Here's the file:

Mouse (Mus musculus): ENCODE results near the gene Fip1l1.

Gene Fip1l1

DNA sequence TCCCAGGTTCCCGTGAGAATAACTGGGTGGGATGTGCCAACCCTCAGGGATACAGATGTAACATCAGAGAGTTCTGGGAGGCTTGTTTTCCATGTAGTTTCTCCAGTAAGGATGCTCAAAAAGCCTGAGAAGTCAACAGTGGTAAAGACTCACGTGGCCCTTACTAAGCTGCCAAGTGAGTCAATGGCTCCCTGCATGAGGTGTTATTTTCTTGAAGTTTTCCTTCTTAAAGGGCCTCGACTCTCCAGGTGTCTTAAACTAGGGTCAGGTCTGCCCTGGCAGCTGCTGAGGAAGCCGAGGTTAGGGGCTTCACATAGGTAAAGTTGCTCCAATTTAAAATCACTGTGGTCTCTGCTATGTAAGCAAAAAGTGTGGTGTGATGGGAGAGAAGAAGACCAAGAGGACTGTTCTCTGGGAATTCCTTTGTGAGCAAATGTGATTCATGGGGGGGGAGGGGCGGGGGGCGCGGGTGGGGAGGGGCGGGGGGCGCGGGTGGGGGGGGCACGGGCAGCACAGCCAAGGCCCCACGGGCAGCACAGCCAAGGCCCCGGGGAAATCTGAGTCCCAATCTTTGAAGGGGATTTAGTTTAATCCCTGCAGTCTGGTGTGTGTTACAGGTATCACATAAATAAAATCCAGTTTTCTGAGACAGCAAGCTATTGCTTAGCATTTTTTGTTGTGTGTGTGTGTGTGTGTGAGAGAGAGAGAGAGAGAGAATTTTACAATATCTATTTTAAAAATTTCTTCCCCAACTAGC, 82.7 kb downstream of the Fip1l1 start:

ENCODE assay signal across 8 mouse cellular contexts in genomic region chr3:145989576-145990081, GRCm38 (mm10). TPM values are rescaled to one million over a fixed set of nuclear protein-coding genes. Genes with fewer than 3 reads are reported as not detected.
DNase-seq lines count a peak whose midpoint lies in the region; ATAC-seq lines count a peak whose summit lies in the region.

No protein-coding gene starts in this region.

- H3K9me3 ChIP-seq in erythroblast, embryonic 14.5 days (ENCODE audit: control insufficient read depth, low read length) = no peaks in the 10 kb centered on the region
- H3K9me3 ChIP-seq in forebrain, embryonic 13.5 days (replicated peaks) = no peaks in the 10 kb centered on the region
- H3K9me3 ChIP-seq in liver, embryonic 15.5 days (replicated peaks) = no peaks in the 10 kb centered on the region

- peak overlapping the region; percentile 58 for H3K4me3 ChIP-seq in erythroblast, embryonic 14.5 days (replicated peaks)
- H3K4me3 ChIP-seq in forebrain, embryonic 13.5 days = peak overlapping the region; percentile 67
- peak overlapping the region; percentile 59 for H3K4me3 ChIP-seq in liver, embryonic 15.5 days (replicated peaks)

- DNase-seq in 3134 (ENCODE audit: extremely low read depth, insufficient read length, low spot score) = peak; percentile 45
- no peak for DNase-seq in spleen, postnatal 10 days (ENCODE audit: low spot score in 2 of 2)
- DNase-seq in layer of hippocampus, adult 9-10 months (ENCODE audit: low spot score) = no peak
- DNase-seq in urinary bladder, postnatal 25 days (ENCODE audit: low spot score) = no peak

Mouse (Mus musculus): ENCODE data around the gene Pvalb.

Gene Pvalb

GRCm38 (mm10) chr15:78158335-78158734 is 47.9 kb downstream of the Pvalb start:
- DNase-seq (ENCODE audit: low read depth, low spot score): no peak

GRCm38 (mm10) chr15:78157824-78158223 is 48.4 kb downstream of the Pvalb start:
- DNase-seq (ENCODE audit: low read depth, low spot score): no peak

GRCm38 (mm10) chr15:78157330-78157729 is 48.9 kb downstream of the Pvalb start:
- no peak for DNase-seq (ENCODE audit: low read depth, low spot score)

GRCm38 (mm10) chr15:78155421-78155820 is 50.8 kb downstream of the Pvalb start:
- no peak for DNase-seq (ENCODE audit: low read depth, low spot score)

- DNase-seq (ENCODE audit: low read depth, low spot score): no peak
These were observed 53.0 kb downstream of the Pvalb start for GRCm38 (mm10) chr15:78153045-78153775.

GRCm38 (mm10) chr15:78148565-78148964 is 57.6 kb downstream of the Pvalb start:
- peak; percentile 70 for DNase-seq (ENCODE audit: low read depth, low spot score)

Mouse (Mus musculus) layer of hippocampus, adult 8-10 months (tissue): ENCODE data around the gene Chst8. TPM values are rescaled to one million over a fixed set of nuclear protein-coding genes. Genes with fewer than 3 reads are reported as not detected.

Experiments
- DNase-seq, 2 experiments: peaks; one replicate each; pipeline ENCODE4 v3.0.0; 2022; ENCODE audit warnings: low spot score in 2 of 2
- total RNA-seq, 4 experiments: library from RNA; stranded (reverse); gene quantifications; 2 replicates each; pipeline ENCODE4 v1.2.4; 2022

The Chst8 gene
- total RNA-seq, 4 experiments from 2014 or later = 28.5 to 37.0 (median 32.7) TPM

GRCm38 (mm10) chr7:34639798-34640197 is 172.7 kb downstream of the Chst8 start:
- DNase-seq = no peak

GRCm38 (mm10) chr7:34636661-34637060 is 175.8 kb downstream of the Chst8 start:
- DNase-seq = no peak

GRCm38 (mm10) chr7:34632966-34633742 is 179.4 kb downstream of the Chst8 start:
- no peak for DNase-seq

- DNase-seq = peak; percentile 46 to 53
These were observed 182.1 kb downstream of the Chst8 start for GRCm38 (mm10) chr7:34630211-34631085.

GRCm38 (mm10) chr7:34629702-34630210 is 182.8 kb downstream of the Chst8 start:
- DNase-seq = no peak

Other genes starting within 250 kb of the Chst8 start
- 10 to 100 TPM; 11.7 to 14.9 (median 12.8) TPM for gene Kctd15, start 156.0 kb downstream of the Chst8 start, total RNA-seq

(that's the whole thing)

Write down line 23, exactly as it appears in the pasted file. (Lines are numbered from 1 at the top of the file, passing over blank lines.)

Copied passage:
GRCm38 (mm10) chr15:78157330-78157729 is 48.9 kb downstream of the Pvalb start: